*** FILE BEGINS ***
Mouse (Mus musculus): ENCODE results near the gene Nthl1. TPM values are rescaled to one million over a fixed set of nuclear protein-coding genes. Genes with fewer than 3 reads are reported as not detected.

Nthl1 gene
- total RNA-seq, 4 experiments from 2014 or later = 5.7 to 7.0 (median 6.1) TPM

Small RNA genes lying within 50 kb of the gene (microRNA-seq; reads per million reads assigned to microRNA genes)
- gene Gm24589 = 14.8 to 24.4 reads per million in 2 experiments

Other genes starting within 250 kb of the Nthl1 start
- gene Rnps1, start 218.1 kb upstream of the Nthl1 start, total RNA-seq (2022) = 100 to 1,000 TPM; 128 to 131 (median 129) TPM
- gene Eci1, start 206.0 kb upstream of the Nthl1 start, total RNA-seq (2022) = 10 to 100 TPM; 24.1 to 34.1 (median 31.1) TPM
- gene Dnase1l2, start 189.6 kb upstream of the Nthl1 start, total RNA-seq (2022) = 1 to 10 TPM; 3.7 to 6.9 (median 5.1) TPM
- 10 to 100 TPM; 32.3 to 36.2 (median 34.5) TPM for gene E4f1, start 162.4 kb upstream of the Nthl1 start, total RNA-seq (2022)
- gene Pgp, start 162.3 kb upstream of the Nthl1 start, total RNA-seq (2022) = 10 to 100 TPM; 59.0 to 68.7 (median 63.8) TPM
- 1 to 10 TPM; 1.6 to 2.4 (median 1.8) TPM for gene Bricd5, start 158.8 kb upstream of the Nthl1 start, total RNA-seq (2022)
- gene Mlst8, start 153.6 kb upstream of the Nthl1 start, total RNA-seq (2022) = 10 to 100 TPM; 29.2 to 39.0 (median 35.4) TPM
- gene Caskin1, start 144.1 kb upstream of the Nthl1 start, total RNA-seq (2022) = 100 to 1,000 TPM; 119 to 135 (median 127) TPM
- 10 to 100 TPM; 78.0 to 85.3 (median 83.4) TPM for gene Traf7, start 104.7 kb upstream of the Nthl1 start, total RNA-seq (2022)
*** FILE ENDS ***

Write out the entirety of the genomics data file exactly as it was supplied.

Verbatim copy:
Mouse (Mus musculus): ENCODE results near the gene Nthl1. TPM values are rescaled to one million over a fixed set of nuclear protein-coding genes. Genes with fewer than 3 reads are reported as not detected.

Nthl1 gene
- total RNA-seq, 4 experiments from 2014 or later = 5.7 to 7.0 (median 6.1) TPM

Small RNA genes lying within 50 kb of the gene (microRNA-seq; reads per million reads assigned to microRNA genes)
- gene Gm24589 = 14.8 to 24.4 reads per million in 2 experiments

Other genes starting within 250 kb of the Nthl1 start
- gene Rnps1, start 218.1 kb upstream of the Nthl1 start, total RNA-seq (2022) = 100 to 1,000 TPM; 128 to 131 (median 129) TPM
- gene Eci1, start 206.0 kb upstream of the Nthl1 start, total RNA-seq (2022) = 10 to 100 TPM; 24.1 to 34.1 (median 31.1) TPM
- gene Dnase1l2, start 189.6 kb upstream of the Nthl1 start, total RNA-seq (2022) = 1 to 10 TPM; 3.7 to 6.9 (median 5.1) TPM
- 10 to 100 TPM; 32.3 to 36.2 (median 34.5) TPM for gene E4f1, start 162.4 kb upstream of the Nthl1 start, total RNA-seq (2022)
- gene Pgp, start 162.3 kb upstream of the Nthl1 start, total RNA-seq (2022) = 10 to 100 TPM; 59.0 to 68.7 (median 63.8) TPM
- 1 to 10 TPM; 1.6 to 2.4 (median 1.8) TPM for gene Bricd5, start 158.8 kb upstream of the Nthl1 start, total RNA-seq (2022)
- gene Mlst8, start 153.6 kb upstream of the Nthl1 start, total RNA-seq (2022) = 10 to 100 TPM; 29.2 to 39.0 (median 35.4) TPM
- gene Caskin1, start 144.1 kb upstream of the Nthl1 start, total RNA-seq (2022) = 100 to 1,000 TPM; 119 to 135 (median 127) TPM
- 10 to 100 TPM; 78.0 to 85.3 (median 83.4) TPM for gene Traf7, start 104.7 kb upstream of the Nthl1 start, total RNA-seq (2022)